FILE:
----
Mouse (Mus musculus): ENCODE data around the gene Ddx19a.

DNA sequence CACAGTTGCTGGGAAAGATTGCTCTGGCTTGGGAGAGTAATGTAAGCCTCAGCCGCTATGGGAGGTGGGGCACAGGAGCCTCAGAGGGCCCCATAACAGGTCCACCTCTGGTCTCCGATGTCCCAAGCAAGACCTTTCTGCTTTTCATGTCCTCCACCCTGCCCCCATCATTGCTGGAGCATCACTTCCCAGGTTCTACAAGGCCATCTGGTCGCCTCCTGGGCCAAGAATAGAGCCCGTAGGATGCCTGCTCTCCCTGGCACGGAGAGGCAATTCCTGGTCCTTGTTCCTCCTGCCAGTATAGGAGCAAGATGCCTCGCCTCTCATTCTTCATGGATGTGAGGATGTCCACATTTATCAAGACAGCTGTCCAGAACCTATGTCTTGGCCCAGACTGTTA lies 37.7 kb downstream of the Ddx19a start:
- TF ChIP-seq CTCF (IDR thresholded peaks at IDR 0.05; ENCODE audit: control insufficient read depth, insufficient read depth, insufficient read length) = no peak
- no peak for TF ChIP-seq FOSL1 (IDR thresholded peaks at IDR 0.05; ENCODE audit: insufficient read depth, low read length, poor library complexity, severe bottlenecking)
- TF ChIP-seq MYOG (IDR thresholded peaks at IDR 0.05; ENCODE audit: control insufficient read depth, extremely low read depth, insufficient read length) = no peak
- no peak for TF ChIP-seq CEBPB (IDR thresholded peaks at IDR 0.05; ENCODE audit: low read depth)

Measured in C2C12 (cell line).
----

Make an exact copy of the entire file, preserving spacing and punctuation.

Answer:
Mouse (Mus musculus): ENCODE data around the gene Ddx19a.

DNA sequence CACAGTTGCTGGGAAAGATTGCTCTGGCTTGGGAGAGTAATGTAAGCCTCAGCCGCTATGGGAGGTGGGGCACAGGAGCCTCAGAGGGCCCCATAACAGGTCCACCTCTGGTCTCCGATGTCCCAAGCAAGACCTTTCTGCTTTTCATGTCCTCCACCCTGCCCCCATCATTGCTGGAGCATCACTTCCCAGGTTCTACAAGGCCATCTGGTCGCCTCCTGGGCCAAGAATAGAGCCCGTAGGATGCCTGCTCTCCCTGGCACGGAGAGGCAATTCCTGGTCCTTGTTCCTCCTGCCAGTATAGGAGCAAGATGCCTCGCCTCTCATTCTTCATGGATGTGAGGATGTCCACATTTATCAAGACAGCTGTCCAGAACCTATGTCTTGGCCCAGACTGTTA lies 37.7 kb downstream of the Ddx19a start:
- TF ChIP-seq CTCF (IDR thresholded peaks at IDR 0.05; ENCODE audit: control insufficient read depth, insufficient read depth, insufficient read length) = no peak
- no peak for TF ChIP-seq FOSL1 (IDR thresholded peaks at IDR 0.05; ENCODE audit: insufficient read depth, low read length, poor library complexity, severe bottlenecking)
- TF ChIP-seq MYOG (IDR thresholded peaks at IDR 0.05; ENCODE audit: control insufficient read depth, extremely low read depth, insufficient read length) = no peak
- no peak for TF ChIP-seq CEBPB (IDR thresholded peaks at IDR 0.05; ENCODE audit: low read depth)

Measured in C2C12 (cell line).